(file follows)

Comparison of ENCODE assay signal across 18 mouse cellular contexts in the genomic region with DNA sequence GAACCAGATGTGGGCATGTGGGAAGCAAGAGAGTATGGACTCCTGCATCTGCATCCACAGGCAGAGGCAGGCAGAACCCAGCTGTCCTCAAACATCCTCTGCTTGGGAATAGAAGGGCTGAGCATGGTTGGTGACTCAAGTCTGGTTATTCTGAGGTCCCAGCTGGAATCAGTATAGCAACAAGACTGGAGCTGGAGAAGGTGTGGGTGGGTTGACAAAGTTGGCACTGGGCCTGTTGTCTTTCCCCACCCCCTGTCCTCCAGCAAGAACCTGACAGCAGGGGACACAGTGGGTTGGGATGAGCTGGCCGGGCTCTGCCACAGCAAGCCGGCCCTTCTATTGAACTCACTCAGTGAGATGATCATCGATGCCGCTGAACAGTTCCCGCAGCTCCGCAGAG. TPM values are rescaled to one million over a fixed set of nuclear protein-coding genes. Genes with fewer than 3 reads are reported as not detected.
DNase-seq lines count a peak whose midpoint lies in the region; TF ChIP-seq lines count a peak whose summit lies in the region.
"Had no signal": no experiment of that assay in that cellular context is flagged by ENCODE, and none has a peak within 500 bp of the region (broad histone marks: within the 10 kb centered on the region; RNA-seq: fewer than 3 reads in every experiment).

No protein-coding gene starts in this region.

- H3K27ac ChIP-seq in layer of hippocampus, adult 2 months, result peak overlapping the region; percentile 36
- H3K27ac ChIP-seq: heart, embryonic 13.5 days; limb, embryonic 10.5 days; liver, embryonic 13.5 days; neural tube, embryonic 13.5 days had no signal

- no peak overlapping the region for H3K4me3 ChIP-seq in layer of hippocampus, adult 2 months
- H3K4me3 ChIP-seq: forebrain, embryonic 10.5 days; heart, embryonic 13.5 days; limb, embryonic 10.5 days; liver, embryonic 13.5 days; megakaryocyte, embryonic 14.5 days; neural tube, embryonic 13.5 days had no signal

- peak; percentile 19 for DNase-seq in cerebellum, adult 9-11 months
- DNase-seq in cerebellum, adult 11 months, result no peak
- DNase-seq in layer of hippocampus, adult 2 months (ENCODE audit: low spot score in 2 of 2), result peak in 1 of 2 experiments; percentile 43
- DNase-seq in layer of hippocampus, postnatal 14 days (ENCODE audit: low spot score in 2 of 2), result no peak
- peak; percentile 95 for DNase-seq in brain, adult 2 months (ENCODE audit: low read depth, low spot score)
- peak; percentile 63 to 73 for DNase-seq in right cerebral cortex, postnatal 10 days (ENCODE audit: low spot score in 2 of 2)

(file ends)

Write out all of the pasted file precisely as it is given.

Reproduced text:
Comparison of ENCODE assay signal across 18 mouse cellular contexts in the genomic region with DNA sequence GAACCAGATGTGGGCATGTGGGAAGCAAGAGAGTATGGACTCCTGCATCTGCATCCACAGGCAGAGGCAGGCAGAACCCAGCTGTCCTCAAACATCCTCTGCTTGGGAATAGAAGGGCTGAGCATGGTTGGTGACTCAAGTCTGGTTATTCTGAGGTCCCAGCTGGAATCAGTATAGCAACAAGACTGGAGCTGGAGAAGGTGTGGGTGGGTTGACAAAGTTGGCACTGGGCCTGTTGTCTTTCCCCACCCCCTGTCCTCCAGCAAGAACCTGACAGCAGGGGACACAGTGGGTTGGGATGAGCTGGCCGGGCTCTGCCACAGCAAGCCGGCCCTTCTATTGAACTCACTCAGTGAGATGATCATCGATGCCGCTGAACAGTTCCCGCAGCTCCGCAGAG. TPM values are rescaled to one million over a fixed set of nuclear protein-coding genes. Genes with fewer than 3 reads are reported as not detected.
DNase-seq lines count a peak whose midpoint lies in the region; TF ChIP-seq lines count a peak whose summit lies in the region.
"Had no signal": no experiment of that assay in that cellular context is flagged by ENCODE, and none has a peak within 500 bp of the region (broad histone marks: within the 10 kb centered on the region; RNA-seq: fewer than 3 reads in every experiment).

No protein-coding gene starts in this region.

- H3K27ac ChIP-seq in layer of hippocampus, adult 2 months, result peak overlapping the region; percentile 36
- H3K27ac ChIP-seq: heart, embryonic 13.5 days; limb, embryonic 10.5 days; liver, embryonic 13.5 days; neural tube, embryonic 13.5 days had no signal

- no peak overlapping the region for H3K4me3 ChIP-seq in layer of hippocampus, adult 2 months
- H3K4me3 ChIP-seq: forebrain, embryonic 10.5 days; heart, embryonic 13.5 days; limb, embryonic 10.5 days; liver, embryonic 13.5 days; megakaryocyte, embryonic 14.5 days; neural tube, embryonic 13.5 days had no signal

- peak; percentile 19 for DNase-seq in cerebellum, adult 9-11 months
- DNase-seq in cerebellum, adult 11 months, result no peak
- DNase-seq in layer of hippocampus, adult 2 months (ENCODE audit: low spot score in 2 of 2), result peak in 1 of 2 experiments; percentile 43
- DNase-seq in layer of hippocampus, postnatal 14 days (ENCODE audit: low spot score in 2 of 2), result no peak
- peak; percentile 95 for DNase-seq in brain, adult 2 months (ENCODE audit: low read depth, low spot score)
- peak; percentile 63 to 73 for DNase-seq in right cerebral cortex, postnatal 10 days (ENCODE audit: low spot score in 2 of 2)